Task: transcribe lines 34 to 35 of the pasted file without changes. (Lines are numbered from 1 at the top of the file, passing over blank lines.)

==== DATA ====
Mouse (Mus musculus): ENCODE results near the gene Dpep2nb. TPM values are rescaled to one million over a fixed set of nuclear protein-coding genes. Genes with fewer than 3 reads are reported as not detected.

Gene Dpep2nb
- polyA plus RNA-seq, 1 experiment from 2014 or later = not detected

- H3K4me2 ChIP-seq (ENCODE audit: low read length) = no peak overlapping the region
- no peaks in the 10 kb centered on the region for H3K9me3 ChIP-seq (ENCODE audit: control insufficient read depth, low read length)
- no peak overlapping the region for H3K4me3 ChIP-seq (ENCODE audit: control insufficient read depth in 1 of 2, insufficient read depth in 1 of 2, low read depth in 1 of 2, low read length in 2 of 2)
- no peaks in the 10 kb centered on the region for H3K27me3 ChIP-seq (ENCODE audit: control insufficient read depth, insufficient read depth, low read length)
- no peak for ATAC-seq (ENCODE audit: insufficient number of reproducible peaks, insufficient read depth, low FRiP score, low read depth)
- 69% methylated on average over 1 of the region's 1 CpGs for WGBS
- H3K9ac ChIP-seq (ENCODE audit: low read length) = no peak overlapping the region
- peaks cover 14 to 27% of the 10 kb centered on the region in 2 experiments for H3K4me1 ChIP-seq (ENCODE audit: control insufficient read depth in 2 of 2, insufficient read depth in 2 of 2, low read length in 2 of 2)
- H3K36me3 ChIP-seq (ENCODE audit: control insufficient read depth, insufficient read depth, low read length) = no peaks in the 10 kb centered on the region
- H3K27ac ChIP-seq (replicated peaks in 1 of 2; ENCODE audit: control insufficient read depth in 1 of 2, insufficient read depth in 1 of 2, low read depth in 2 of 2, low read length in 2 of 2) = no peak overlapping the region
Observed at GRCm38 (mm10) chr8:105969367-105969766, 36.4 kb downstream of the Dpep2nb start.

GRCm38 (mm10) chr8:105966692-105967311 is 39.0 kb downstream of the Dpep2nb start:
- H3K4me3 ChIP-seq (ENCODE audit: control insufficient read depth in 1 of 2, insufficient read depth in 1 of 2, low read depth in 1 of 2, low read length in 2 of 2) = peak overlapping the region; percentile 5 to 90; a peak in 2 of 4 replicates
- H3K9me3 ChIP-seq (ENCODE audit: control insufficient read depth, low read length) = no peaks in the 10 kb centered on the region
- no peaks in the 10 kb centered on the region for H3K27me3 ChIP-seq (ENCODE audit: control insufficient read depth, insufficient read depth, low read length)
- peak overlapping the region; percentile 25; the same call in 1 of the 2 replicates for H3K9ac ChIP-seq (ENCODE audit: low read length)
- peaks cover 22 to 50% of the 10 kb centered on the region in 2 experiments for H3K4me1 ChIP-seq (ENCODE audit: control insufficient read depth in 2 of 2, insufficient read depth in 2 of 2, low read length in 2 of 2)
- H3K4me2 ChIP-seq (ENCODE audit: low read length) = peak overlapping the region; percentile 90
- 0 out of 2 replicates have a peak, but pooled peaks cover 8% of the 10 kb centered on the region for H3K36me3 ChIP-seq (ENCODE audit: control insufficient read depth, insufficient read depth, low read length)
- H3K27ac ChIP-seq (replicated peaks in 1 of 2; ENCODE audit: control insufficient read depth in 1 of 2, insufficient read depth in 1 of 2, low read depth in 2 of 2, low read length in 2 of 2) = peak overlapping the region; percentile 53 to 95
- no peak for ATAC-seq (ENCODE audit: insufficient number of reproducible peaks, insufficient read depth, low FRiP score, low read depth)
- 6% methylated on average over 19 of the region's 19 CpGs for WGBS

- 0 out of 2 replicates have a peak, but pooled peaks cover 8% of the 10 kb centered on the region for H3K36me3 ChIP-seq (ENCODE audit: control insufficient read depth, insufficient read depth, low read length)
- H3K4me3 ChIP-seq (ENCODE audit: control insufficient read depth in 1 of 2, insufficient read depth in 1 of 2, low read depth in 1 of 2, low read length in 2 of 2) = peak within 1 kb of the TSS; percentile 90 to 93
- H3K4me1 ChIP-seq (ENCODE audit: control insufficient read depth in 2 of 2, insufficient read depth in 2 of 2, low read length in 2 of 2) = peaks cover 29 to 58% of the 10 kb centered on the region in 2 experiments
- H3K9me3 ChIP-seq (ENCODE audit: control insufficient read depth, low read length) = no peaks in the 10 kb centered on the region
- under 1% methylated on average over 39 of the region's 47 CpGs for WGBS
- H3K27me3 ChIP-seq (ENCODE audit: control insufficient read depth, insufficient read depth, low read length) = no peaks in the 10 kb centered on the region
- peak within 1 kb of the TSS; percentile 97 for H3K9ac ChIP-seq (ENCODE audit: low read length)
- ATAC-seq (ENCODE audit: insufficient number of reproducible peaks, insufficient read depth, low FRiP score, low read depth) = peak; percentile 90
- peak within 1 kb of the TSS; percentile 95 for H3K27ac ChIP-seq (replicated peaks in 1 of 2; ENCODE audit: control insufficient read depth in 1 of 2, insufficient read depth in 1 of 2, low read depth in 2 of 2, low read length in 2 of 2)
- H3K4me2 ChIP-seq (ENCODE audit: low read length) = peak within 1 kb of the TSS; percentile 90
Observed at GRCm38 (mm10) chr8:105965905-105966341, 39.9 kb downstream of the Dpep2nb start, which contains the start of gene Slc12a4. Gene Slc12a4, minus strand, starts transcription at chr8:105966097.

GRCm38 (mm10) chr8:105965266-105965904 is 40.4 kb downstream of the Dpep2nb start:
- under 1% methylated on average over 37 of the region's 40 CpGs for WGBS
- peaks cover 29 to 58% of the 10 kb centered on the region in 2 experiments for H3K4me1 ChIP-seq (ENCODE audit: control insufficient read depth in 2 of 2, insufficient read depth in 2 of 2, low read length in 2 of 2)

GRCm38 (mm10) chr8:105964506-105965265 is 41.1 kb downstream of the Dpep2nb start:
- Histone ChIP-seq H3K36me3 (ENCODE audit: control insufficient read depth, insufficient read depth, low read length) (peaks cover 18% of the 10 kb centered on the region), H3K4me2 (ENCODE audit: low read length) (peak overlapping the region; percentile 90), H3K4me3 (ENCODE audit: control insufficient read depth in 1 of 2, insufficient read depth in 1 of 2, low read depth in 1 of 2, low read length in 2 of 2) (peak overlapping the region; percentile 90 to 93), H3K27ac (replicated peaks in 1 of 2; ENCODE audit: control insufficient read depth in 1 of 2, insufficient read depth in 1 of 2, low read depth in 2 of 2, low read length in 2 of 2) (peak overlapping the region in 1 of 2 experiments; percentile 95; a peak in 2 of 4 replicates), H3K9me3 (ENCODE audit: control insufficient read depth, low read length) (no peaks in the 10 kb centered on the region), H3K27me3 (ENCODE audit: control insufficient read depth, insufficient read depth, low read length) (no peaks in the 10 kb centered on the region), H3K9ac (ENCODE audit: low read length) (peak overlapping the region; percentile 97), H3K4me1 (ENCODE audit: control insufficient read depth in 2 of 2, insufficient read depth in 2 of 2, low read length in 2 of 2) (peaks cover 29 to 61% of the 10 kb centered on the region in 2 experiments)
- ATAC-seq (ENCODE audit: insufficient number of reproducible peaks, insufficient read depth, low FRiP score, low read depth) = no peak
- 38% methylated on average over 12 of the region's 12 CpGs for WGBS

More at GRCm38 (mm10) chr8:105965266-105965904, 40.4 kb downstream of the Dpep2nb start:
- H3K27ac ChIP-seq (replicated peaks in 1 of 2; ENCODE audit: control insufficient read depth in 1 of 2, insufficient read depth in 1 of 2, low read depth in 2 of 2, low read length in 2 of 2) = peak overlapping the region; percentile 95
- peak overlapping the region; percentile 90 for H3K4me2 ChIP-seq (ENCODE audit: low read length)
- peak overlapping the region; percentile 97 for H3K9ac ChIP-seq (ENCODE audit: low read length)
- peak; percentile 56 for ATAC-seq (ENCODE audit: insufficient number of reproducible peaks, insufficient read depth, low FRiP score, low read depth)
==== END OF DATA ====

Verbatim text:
- peak within 1 kb of the TSS; percentile 95 for H3K27ac ChIP-seq (replicated peaks in 1 of 2; ENCODE audit: control insufficient read depth in 1 of 2, insufficient read depth in 1 of 2, low read depth in 2 of 2, low read length in 2 of 2)
- H3K4me2 ChIP-seq (ENCODE audit: low read length) = peak within 1 kb of the TSS; percentile 90